April 12, 2011 marked the sesquicentennial of the start of the Civil War when Confederate soldiers opened fire on Fort Sumter in South Carolina in 1861. President Lincoln responded by calling for a volunteer army made up of citizens from each state. By war’s end on April 9, 1865, 1,030,000 Americans had died, making the Civil War the deadliest war in U.S. history.
Our own town of Mason contributed men and materials to the war effort. A description of Mason’s role in the war can be found in Elizabeth Orton Jones’ Mason Bicentennial, 1768–1968. Jones writes that Mason residents first heard word of the attack on Fort Sumter when a boy, walking up the hill from the train depot with the mail, yelled, “Sumter has fallen!” During the war, Mason families gathered at night with the daily newspaper eager to learn whether the newest casualties belonged to them or to anyone in Mason. Some residents, according to Jones, had family members fighting on both sides.
All in all, Mason sent 121 men and boys off to fight in the war. Mason’s soldiers served in the First through the Thirteenth New Hampshire Volunteer Regiments, the First New Hampshire Light Battery, the First New Hampshire Volunteer Cavalry and the First New England Volunteer Cavalry. One man enlisted in the navy. Sadly, 15 Mason soldiers were killed in action and 13 died of disease, an all too common occurrence during the time.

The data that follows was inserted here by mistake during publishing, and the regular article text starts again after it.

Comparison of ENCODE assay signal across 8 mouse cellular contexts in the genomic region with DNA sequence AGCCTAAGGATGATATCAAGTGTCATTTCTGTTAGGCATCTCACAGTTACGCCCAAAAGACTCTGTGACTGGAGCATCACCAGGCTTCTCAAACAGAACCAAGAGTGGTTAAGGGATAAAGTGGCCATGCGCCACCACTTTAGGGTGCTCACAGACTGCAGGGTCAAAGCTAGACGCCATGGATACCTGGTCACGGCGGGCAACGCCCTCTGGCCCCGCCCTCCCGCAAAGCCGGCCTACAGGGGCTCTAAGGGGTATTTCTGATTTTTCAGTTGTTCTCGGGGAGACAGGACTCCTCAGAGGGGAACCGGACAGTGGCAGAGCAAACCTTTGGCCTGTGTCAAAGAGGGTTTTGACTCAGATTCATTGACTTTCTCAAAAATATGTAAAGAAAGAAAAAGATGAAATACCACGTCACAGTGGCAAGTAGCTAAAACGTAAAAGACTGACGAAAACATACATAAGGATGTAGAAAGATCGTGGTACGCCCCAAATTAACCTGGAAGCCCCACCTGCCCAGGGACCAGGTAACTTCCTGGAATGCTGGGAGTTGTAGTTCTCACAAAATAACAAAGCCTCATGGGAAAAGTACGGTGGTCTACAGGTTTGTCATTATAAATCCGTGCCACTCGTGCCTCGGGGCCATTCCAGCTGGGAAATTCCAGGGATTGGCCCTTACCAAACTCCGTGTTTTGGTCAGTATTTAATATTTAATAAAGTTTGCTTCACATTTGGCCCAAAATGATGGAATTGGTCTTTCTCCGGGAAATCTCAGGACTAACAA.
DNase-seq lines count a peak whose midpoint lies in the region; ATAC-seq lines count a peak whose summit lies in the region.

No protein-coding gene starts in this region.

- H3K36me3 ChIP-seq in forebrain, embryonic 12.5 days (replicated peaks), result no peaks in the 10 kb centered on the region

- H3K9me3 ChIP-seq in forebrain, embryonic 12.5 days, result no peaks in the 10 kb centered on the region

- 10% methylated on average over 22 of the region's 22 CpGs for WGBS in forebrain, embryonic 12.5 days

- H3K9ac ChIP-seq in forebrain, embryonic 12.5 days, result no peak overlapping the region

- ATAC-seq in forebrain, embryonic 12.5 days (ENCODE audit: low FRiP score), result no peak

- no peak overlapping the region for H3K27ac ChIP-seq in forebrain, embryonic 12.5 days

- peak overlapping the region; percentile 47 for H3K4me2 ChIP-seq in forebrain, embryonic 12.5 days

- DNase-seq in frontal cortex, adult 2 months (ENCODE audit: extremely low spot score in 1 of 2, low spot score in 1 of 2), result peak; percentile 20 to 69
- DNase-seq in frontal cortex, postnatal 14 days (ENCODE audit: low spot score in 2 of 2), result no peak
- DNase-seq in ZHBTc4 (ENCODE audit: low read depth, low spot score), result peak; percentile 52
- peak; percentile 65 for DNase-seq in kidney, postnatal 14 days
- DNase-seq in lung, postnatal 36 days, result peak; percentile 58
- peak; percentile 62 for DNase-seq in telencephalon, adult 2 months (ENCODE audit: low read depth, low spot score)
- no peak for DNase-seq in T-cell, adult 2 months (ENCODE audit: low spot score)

The Town of Mason paid $25,675.18 for bounties and to hire soldiers. Residents formed a society called the Soldiers Aid, which met in Town Hall. Women scraped cloth to gather lint for bandages for soldiers’ wounds and made fans out of turkey feathers that would be used to cool soldiers’ fever sores.
For Old Home Days on August 28, The Mason Historical Society is planning an exhibit called Mason and the Civil War to be displayed in Mann’s Store. The Historical Society is asking residents to lend items to the exhibit that relate to Mason’s role in the Civil War. Items can include photographs, letters, medals or uniforms. If you are interested in lending an item, please contact Rob Doyle (878-9171), Charlie Moser (878-3826) or Barbara Devore (732-3761).